A lack of originality and authenticity is probably the biggest turnoff. Stereotypically, this can be a couple of MBAs that have been churning through different business ideas in order to find something that might make them rich. Or it could be a hired gun/former sales VP as the CEO adopting or explaining someone else’s idea. In both cases, they typically have done a superficial, McKinsey-esque market analysis but have no passion or connection to the business.

Another important quality of a “perfect” pitch is when a founder exudes in many different ways, the confidence and courage to go the distance, against improbable odds, to make an enduring or lasting business. They come off as expertly informed, determined and unflappable during the hard questions. And they usually lay out a series of chess moves that reveal an even bigger ambition: “If we do this, then we can do that…”

A lack of confidence is also a huge turnoff – usually typified by a single slide in the deck entitled, “Exit Strategy or Exit Options.” This is the kiss of death for our firm.

This post originally appeared on the WSJ Accelerators Blog.

It took almost six months for my former company IronPort’s acquisition by Cisco to close and it seemed like forever. Although I was still the CEO by name, I was essentially running a “puppet” government with every hire, major expense and strategic shift needing explicit approval from my soon-to-be-overlords. Since Cisco was a functionally organized company, I would soon be losing half of my direct reports as sales, HR, and finance would report into their respective groups. My job was becoming smaller and it had considerably fewer degrees of freedom. So here was the big dilemma: I had signed up for 24 months of re-vesting my founder’s shares that wouldn’t begin until the deal was closed and it already seemed like a paint-drying eternity. I was pretty sure that I wasn’t cut out for a big company but I just couldn’t spend the next two years watching the clock or I’d spiral into insanity. What to do?

An analogy hit me as I watched my son at recent team practice: Water polo. Despite growing up on Florida beaches, I’m not that great of a swimmer. I’ve never even put on a Speedo. I didn’t think that I would like anything about water polo. However, if I was locked in a sports complex every day for two years and everyone else was playing water polo — how long could I sit on the edge of the pool before I gave it a go? Should I just go through the motions? Splash water on my face and feign participation? No, I came to believe there was only one way forward: shave all the hair off my body, put on the Speedo, start throwing elbows, making shots and playing with vigor…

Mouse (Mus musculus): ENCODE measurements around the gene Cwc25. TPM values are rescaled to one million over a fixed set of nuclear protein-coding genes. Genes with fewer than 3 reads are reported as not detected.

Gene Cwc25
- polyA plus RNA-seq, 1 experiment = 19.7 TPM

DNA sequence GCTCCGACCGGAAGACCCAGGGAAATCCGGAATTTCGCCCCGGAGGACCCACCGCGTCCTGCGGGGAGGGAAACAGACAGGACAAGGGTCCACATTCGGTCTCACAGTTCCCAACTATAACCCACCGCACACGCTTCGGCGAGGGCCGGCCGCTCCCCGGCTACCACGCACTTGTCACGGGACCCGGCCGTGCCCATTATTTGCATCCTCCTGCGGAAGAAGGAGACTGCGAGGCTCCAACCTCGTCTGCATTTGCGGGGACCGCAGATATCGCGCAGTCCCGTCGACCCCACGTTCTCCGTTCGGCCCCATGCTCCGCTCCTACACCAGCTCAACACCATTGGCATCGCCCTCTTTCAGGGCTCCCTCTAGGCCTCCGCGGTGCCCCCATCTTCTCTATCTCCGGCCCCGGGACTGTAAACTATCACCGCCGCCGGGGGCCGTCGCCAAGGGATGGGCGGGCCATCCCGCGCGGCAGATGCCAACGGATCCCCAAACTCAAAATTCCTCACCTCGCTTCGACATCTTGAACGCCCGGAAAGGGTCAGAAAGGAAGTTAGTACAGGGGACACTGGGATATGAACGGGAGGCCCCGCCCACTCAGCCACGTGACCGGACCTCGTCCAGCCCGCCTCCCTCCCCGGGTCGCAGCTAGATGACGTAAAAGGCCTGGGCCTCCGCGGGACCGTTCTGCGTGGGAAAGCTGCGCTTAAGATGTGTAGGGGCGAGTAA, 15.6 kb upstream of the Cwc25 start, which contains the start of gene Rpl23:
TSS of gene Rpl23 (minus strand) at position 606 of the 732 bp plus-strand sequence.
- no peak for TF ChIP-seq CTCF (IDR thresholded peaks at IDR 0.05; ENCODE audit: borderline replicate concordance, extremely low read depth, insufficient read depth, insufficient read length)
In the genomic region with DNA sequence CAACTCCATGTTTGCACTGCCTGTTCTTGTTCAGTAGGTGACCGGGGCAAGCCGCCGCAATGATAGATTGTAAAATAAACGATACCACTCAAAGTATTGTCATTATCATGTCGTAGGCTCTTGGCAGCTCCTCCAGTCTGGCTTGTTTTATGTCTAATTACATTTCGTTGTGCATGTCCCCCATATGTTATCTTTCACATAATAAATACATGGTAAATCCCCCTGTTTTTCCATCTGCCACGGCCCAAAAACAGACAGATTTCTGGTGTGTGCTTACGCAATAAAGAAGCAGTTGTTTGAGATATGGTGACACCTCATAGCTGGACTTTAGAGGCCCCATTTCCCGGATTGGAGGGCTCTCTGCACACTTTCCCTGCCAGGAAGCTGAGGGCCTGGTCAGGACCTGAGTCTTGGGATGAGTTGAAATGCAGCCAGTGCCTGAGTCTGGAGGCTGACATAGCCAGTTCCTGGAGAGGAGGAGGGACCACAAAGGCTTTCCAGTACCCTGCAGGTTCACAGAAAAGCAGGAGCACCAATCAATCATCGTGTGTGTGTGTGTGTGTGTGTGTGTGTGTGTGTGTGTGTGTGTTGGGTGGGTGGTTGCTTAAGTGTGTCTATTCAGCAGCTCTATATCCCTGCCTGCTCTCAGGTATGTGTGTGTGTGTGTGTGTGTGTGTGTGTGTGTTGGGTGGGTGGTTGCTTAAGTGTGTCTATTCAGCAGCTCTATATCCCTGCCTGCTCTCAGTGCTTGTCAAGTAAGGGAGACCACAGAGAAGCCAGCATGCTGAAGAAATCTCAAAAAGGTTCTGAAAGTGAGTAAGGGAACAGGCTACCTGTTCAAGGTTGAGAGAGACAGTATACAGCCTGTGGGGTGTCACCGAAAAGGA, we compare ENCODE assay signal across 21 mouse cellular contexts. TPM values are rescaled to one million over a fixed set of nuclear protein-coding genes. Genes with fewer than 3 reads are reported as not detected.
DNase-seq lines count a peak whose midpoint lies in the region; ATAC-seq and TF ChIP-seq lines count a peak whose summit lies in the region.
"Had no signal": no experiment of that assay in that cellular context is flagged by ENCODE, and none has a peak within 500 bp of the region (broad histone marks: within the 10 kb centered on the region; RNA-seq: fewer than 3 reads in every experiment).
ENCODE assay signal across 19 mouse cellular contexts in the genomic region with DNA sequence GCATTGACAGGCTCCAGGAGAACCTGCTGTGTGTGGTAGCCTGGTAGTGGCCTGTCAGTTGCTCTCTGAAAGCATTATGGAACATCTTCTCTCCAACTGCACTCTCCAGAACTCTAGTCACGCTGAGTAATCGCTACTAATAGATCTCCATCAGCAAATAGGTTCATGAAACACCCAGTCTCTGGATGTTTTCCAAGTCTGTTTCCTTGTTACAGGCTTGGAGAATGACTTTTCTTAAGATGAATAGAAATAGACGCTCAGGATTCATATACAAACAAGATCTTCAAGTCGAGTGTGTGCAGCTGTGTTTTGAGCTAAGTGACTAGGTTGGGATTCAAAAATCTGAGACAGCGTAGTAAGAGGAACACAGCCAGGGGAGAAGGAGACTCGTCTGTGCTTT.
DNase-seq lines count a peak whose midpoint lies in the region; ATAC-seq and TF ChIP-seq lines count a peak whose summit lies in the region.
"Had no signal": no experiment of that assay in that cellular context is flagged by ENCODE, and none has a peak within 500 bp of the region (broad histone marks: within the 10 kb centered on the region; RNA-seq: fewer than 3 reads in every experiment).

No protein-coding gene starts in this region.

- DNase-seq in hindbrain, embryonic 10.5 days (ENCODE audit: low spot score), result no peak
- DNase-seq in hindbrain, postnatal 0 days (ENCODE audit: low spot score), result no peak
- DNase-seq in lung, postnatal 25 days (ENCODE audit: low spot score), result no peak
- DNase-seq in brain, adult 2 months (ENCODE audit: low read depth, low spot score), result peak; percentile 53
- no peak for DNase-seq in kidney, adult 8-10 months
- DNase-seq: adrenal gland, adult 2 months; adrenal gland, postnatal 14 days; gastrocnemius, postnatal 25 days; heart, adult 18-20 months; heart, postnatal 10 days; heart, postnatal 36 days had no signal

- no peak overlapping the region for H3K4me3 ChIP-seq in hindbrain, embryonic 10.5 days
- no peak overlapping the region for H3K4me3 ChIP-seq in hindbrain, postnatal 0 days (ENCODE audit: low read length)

Seriously and specifically, after six months in, I strongly advocated to be put in charge of all Security products at Cisco — a business that was three times larger than IronPort. I believe if the leaders of a newly acquired company are locked up for a significant period of time (>18 months), they should strongly advocate for bigger jobs within the acquiring company. This is especially true if the leader isn’t planning on staying around after the vesting period. This may seem like odd advice, but here’s the rationale:

It’s not about you, it’s about your team. If you’re a disaffected leader, moping around, “doing time” and talking smack, your team will disintegrate and the acquisition will fail. On the other hand, if you land a larger role, you are in a unique position to help them out. You owe it to the people who ate Ramen noodles while you paid them in potentially worthless stock to work at your company in the beginning. In addition to promoting some of them to larger roles within your new org, you will be much more connected to the cross-company opportunities and can advocate for your top performers. When your team sees you engaging, they are more likely to pull harder, too. Most of the mid-level managers at IronPort had a significant increase in their responsibilities at Cisco and it prepared them to take on even larger roles both in and outside the company. There is a myth that employees that come from a startup aren’t cut out for large companies — in fact, many may be ready for a change. Over the eight years we built IronPort, many of our single employees got married, had kids and wanted the current income, benefits, lighter work hours, and increased stability of a larger company.